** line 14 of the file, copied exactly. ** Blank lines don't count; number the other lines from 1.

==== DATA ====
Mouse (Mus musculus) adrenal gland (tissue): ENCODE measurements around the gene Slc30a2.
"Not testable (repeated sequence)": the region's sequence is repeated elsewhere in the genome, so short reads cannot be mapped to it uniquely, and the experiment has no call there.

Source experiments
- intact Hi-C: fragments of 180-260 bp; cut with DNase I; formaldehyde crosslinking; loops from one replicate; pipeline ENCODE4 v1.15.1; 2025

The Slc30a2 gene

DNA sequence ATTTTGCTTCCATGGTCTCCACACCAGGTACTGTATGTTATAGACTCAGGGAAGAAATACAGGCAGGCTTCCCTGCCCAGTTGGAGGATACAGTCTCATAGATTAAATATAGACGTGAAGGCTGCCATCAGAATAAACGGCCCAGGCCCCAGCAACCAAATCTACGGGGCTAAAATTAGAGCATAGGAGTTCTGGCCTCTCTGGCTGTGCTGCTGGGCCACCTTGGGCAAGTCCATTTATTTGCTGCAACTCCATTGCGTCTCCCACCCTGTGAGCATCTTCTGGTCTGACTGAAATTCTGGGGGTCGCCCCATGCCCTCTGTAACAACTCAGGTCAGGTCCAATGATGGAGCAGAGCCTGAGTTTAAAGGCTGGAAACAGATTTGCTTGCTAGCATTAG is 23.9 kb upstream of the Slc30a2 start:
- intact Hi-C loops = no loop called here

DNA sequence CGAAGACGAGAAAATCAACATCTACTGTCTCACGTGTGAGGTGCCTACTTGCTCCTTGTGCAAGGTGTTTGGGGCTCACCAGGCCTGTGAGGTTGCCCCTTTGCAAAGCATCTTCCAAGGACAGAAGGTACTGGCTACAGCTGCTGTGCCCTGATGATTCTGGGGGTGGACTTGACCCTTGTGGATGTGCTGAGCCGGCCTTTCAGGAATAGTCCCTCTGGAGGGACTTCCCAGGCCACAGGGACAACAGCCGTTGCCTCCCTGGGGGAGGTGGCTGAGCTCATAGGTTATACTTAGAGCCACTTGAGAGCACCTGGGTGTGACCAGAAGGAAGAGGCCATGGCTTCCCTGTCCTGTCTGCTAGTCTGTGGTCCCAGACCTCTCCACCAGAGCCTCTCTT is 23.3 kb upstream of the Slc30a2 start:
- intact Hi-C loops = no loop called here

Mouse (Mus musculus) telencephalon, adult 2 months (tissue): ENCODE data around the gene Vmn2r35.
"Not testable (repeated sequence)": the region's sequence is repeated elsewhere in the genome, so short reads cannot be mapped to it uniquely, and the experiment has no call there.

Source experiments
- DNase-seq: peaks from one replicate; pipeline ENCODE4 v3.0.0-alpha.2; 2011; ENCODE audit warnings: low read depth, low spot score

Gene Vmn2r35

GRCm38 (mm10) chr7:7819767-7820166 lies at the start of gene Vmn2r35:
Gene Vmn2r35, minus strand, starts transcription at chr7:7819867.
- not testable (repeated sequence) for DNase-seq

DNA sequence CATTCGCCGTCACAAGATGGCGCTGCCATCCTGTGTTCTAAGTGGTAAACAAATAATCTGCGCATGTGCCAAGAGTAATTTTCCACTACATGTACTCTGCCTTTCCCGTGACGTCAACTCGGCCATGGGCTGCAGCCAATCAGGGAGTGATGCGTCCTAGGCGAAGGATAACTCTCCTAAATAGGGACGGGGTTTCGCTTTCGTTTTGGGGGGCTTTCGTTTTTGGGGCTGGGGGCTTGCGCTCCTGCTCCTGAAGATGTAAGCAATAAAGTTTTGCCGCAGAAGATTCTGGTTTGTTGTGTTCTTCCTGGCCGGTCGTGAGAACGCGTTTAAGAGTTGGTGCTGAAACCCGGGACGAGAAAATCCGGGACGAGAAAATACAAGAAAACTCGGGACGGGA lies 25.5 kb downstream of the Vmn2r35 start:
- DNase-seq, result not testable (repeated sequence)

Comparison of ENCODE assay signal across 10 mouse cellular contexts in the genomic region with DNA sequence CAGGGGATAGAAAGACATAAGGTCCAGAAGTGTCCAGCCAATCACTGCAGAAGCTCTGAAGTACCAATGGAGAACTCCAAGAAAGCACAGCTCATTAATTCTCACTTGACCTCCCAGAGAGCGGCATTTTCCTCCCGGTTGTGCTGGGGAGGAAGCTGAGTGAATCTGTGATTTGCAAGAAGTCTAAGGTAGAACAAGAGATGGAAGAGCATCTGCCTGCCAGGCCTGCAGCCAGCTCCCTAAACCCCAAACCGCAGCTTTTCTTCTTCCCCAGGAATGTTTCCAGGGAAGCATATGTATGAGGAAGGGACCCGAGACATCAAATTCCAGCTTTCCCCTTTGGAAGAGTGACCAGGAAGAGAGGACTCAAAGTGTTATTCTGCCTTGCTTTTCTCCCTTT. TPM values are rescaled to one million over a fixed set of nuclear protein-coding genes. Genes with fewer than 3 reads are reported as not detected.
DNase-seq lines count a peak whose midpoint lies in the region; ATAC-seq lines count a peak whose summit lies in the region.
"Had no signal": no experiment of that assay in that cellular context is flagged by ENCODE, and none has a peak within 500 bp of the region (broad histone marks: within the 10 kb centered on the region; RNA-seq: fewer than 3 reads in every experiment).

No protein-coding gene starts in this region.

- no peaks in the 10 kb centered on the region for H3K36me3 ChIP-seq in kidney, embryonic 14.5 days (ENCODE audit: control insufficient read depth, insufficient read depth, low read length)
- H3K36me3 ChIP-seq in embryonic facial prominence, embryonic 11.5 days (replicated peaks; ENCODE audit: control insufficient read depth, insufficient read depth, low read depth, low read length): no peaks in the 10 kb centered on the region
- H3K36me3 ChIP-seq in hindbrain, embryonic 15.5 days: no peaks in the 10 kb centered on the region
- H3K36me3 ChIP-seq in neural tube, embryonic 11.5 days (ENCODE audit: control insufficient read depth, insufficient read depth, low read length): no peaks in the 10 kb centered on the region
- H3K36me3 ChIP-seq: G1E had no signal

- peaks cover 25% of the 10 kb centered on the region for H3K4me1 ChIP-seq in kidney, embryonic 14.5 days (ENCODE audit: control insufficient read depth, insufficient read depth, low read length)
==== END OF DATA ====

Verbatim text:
Gene Vmn2r35